This commentary originally appeared in the Houston Chronicle on September 26, 2014.

School choice in Houston and across Texas is the solution for paying quality teachers their true value and improving the education system.

A commonly heard solution to failing schools is to increase state spending on education. However, the state has doubled per pupil education spending in inflation-adjusted terms since 1970 without much change in educational outcomes. For example, a recent report by the Texas Education Agency claims that public schools are performing better, but 9 percent of schools still don't meet the state's academic standards.

Too often, students are trapped in these failing school districts with no other schooling options. I understand this struggle. I grew up in the city of South Houston in a single-parent household with my mother working at day-care facilities. We considered the public schools in our district to be inadequate for my education.As we were in the lowest-income quartile, our choices were limited.

Fortunately, my grandparents were able to provide financial assistance for me to choose a school despite struggling with their own finances. I attended private school from kindergarten to second grade, public school from third grade through sixth grade, and home school from seventh grade to 12th grade. This schooling combination provided me the opportunity to start working a full-time job at age 16 to help pay bills and learn to teach myself new material contributing to the knowledge and skills necessary to earn a doctorate in economics.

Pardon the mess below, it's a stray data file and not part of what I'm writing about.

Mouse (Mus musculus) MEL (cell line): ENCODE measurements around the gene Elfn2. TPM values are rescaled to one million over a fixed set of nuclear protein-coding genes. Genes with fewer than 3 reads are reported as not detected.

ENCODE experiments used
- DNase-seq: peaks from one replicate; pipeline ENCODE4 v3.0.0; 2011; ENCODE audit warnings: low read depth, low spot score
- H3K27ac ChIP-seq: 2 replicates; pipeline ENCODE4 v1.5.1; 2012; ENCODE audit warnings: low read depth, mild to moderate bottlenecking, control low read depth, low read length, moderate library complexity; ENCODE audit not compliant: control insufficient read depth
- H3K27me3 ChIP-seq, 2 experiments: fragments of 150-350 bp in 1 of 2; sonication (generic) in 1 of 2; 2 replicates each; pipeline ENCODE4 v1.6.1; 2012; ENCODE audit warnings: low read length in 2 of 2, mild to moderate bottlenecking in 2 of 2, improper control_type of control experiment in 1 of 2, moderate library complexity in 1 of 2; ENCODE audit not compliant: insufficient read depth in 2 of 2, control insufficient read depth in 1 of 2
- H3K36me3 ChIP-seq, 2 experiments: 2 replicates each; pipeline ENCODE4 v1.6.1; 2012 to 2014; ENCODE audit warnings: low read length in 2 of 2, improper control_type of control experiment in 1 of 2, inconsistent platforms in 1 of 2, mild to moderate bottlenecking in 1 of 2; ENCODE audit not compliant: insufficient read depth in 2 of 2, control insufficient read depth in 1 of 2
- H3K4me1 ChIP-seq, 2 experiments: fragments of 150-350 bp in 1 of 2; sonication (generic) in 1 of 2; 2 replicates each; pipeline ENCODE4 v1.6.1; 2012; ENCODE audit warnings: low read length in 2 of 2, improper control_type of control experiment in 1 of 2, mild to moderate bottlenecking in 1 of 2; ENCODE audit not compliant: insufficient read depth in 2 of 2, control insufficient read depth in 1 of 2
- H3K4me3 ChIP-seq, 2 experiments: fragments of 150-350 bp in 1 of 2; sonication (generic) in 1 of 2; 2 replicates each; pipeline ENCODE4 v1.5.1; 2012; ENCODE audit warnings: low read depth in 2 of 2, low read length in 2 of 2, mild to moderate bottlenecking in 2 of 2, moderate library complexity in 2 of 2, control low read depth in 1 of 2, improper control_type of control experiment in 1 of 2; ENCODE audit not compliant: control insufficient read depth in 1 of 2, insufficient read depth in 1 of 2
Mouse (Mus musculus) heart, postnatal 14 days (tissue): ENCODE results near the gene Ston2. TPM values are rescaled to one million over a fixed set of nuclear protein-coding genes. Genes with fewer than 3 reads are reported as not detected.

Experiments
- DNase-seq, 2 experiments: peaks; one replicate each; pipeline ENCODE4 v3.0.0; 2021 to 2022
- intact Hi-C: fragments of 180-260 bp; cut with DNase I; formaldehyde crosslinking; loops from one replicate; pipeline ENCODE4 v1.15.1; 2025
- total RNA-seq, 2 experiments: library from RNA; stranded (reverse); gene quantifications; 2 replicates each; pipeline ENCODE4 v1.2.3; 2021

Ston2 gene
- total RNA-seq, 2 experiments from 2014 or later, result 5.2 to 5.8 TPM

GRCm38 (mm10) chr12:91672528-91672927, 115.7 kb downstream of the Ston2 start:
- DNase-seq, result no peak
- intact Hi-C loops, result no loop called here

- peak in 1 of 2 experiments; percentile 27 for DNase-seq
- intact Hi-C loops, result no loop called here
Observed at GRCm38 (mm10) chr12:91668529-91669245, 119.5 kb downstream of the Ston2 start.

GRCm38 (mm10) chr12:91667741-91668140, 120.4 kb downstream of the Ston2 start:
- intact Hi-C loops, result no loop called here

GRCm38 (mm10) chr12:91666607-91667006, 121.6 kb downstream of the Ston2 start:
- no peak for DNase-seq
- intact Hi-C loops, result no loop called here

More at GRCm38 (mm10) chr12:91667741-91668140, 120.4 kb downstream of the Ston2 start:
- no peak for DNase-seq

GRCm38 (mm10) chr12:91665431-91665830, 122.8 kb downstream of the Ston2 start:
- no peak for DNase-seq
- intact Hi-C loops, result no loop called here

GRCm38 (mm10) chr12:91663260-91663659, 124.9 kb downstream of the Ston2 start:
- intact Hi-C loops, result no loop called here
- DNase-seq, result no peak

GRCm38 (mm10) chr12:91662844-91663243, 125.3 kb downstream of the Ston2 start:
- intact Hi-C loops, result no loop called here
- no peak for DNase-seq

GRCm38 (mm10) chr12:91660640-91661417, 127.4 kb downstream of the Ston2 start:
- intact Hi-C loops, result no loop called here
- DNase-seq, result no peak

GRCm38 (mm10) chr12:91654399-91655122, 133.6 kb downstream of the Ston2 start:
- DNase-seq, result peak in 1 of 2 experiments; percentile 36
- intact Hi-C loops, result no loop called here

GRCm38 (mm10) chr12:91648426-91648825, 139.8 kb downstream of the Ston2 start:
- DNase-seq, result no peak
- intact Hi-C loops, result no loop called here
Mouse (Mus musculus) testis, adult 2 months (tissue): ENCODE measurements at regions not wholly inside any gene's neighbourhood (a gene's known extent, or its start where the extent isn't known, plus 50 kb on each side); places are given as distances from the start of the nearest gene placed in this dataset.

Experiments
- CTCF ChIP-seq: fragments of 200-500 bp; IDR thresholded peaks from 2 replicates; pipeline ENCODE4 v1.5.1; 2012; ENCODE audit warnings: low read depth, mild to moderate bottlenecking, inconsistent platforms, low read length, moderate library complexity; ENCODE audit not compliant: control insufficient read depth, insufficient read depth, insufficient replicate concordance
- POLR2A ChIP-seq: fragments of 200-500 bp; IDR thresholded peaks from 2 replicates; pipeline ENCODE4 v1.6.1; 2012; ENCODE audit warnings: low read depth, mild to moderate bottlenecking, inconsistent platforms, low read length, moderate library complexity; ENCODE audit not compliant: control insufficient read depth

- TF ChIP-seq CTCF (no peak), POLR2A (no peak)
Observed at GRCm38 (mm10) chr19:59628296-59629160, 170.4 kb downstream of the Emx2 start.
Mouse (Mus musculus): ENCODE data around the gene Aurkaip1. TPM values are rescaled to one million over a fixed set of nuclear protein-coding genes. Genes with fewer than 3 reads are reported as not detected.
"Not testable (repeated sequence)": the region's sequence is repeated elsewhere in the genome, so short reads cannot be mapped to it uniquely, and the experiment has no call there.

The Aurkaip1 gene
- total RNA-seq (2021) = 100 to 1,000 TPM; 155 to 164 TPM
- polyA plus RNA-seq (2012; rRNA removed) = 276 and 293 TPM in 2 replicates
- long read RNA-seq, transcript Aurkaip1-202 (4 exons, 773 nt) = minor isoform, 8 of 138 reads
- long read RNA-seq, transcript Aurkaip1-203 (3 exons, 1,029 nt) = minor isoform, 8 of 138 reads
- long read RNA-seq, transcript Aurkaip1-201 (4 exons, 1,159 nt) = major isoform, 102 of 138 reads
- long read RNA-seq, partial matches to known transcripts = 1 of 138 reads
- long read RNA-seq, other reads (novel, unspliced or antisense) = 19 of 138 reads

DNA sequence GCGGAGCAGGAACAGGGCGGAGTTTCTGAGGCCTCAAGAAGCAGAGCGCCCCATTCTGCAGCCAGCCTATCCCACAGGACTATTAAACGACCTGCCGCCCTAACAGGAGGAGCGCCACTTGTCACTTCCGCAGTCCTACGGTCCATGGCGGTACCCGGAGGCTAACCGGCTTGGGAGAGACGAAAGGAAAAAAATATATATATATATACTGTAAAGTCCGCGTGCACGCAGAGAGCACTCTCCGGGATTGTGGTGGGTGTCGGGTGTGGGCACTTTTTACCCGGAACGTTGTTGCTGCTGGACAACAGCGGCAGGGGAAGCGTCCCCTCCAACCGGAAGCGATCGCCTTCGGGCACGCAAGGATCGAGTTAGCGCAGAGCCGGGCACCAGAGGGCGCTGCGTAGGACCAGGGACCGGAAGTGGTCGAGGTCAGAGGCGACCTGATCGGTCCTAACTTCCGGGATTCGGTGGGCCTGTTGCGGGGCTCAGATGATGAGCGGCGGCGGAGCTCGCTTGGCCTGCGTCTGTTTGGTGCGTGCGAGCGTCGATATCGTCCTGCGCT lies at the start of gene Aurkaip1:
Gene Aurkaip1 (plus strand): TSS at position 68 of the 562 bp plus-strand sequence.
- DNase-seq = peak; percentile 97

Instead of just arbitrarily spending more taxpayer dollars on education, paying K-12 teachers more could encourage the best teachers to teach at K-12 schools, improve educating students and provide hope to those currently trapped in failing schools. This path is supported by 67 percent of Texans, according to a recentUniversity of Texas/Texas Tribune survey.

Unfortunately, the current school system can't pay teachers more because of distortions in the teaching-services market, as outlined in the Texas Public Policy Foundation's report, "Teachers Win: A Case for School Choice."

Public school teachers in Houston now earn an average annual salary of about $51,000. By advancing school choice in Texas, teachers would have the opportunity to negotiate a higher salary at multiple schools and the freedom to choose where to teach based on their specific desires.

Currently, K-12 teaching services are primarily consumed by the public school system. We call this situation in economics a "monopsony," which is when there is a market with a single consumer of a good or service. This phenomenon distorts the teaching services market by holding teacher salaries lower than they otherwise would be. This issue was exposed in depth during the recent school-finance trial.

Imagine that you are the only new customer of lawn-mowing services in your neighborhood serviced by five lawn-mowing entrepreneurs. You know that you are potentially their only new customer.

It is in your best interest to choose the individual who will best mow your lawn at the lowest price. This results in lower earnings by the entrepreneur than if there were multiple new customers because entrepreneurs could gain negotiating power.

Good teachers should be paid more.

Bottom line: School choice will drive up teacher pay, diverting more spending to the classroom and improve educating students – the primary reason for schooling. Teachers win, as would students in Houston and across Texas, including those like me who were trapped in a failing school district.


Ginn is an economist at the Texas Public Policy Foundation, a nonprofit, free-market research institute based in Austin.